In Autumn, nature starts to set up for the winter and, on the wild rose bushes, the flowers turn to seed and start to turn red as the rosehips begin to ripen. Before the 2nd World war, rosehips were discovered to be rich in Vitamin C and so rosehip syrup was made and distributed to all children to help keep them healthy and resist illness and viruses over winter during rashioning. Rosehips help as a great pick-me-up when you’ve been ill and convalsecing. When there seems to be an abundance , time to go picking. Here are a couple of recipes for you, or you can simply make some Rosehip syrup!
Rosehip Oil – collect some good quality unblemished ripe rosehips. Clean, deseed and weigh them. Blend one part rosehips and add to 3 parts warmed coconut oil. Soak for 24 hrs, keeping them in a warm place to keep the coconut oil runny. The next day, re-warm the blend then strain the mix through a mulsin nappy and pour into large clean jars. Add some floral essential oil and stir with the handle of a teaspoon if you want aromatic oil and you have a home-made restorative body moisturiser for winter or conditioner for the hair.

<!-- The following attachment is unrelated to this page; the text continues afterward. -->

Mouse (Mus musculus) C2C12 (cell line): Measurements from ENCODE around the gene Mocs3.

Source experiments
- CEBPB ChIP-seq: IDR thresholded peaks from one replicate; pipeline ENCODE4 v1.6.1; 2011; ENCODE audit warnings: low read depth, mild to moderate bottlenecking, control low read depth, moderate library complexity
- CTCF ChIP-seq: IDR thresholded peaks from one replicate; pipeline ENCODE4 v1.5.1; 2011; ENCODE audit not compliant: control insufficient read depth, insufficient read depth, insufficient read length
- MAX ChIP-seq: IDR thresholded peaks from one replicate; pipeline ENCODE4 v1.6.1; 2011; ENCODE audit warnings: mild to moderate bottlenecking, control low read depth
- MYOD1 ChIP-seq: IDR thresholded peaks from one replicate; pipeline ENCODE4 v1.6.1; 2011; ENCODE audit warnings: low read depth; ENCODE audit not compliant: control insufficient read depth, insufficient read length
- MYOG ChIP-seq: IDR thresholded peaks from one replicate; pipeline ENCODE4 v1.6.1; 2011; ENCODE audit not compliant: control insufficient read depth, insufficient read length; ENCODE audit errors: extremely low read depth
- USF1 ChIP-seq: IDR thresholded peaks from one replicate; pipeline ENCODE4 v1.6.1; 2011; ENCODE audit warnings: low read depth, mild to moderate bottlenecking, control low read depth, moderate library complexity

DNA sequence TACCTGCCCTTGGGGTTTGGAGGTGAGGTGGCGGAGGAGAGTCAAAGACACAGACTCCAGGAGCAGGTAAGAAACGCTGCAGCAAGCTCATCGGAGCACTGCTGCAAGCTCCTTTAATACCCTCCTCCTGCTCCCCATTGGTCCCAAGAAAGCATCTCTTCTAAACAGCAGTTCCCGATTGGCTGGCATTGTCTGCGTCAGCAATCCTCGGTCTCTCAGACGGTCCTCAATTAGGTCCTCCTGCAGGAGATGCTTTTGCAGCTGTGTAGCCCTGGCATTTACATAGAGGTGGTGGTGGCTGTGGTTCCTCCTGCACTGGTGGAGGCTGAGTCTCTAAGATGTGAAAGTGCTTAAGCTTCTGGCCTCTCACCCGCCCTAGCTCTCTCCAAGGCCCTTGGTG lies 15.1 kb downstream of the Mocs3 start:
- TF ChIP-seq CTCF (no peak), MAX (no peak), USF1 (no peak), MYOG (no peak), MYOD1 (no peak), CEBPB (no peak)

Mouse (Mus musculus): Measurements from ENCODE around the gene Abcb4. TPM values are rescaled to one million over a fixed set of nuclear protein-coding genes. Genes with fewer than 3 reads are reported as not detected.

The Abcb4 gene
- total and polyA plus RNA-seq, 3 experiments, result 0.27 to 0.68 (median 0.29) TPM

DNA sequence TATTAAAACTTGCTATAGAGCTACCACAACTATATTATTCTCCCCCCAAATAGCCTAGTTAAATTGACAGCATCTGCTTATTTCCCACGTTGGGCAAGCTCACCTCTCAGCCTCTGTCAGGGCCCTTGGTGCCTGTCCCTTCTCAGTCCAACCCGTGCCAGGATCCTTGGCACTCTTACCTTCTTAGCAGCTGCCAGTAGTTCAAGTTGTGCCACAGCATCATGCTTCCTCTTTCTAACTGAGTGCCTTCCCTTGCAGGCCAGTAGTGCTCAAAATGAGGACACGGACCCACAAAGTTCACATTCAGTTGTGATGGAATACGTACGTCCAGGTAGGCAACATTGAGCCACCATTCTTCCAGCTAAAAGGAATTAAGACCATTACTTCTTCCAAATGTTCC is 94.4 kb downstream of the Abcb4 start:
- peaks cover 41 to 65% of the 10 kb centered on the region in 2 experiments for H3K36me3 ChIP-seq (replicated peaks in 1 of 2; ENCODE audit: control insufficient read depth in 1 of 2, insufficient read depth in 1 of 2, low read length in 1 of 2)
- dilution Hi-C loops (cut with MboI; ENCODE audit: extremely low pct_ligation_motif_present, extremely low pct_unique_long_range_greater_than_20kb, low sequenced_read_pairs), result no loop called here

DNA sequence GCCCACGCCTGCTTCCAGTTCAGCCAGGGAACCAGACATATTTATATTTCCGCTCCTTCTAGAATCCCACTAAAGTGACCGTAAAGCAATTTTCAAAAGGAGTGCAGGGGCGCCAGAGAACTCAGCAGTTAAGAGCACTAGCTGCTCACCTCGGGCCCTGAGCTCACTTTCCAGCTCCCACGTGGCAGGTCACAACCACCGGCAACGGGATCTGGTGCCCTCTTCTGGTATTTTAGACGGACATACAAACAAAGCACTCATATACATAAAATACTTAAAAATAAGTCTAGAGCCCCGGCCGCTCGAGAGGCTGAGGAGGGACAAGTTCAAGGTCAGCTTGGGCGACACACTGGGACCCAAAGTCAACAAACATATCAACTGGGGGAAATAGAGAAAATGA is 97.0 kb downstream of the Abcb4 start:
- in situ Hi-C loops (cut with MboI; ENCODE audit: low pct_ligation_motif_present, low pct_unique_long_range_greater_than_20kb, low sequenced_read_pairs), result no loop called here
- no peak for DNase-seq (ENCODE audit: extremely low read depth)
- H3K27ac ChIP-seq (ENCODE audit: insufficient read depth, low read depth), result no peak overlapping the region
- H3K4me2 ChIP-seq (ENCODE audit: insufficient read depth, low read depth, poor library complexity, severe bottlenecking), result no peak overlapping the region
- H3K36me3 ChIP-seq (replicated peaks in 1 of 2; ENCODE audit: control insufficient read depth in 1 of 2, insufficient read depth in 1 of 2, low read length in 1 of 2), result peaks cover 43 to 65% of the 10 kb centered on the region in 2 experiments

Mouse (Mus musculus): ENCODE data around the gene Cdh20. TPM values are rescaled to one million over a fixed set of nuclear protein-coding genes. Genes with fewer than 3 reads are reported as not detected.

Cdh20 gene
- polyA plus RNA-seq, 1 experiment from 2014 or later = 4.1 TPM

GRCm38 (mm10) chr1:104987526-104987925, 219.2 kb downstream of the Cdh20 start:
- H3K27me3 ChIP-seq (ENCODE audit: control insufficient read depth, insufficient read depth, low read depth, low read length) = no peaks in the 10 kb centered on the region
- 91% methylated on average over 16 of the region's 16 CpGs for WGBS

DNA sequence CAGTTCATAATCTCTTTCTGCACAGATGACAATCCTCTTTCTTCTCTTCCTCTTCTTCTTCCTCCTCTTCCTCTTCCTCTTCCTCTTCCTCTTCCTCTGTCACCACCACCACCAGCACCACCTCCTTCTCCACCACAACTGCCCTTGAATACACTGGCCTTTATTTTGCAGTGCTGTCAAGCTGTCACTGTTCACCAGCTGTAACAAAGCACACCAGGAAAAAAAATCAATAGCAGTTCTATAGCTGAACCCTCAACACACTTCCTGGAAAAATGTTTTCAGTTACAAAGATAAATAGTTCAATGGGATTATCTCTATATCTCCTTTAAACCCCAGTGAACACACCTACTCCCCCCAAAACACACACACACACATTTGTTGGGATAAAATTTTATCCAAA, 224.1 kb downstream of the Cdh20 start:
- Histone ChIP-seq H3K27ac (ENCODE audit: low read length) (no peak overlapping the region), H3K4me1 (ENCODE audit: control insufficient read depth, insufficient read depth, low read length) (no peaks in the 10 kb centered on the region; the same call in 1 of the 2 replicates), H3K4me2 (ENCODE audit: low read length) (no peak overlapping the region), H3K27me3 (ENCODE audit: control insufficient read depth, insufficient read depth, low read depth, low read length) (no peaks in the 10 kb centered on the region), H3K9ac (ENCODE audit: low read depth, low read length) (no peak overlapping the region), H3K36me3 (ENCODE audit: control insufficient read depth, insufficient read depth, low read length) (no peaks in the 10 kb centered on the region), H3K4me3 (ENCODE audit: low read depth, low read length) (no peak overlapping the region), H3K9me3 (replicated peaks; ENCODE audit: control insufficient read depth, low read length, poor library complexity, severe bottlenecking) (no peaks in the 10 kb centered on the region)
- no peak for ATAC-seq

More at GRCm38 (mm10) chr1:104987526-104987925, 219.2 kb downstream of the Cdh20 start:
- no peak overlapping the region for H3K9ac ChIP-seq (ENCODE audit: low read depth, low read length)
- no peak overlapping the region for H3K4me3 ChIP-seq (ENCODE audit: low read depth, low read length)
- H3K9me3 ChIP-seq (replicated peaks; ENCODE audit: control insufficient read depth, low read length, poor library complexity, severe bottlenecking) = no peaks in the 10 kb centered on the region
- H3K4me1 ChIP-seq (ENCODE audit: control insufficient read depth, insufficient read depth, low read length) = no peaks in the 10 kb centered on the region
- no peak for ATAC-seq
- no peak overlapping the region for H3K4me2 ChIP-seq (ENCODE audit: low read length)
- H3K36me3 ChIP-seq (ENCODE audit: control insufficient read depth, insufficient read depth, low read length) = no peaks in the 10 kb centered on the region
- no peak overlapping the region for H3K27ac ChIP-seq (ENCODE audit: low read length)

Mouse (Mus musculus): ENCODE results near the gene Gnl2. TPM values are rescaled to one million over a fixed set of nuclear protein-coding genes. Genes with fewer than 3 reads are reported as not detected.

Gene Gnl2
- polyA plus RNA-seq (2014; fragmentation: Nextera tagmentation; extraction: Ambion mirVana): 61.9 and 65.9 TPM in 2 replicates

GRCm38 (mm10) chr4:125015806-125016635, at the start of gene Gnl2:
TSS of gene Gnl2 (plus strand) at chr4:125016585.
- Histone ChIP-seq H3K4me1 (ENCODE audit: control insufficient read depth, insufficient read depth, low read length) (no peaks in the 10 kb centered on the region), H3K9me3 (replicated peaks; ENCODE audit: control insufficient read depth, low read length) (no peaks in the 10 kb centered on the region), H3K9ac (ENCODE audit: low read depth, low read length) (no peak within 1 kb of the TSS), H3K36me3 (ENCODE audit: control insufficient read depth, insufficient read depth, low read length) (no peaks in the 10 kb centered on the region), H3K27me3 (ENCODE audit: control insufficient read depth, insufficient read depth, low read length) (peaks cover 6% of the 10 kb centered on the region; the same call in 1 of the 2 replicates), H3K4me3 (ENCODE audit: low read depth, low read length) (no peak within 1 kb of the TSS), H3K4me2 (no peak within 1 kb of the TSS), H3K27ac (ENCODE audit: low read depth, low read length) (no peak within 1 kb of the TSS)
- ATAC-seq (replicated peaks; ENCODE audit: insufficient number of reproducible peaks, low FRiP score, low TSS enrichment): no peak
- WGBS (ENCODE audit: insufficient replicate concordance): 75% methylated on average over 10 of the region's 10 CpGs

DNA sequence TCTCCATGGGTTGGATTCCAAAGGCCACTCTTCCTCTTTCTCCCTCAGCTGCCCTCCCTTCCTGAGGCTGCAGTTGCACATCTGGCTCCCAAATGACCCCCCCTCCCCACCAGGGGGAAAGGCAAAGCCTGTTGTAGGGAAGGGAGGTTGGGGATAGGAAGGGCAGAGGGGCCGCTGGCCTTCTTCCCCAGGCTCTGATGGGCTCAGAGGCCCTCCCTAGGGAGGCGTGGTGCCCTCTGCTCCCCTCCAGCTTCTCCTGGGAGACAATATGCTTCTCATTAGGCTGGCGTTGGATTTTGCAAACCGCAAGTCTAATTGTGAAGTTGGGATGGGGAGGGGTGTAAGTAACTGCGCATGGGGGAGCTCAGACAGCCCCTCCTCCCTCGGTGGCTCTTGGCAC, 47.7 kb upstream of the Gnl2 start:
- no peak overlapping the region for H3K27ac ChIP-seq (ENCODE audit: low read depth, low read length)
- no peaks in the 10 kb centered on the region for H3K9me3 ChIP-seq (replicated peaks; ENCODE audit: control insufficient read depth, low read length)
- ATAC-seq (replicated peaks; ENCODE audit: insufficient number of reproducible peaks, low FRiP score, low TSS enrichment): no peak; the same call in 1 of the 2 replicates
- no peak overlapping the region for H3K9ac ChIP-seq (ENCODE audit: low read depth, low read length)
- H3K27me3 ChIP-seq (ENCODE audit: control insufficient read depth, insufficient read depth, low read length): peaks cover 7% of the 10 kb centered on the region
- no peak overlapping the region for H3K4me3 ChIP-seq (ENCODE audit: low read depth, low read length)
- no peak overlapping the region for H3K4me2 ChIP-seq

And there’s more:
weigh your cleaned rosehips and to one part rosehips, you will need 2 parts carrier oil such as olive or sunflower. Place the oil and rosehips in a glass bowl in a pan of boiling water and heat gently for 3 hours. Strain the mix through a muslin nappy over a clean container and allow the mix to drip through. Press the hips to extract the maximum oil from them and pour into clean bottles. Rosehip oil is beautifying, regenerating and is great for wrinkles, scars and much more. It will keep over the winter and well into the spring. Blend it with another carrier oil to use as night-time facial oil, apply to scars or stretchmarks or use in your cosmetics.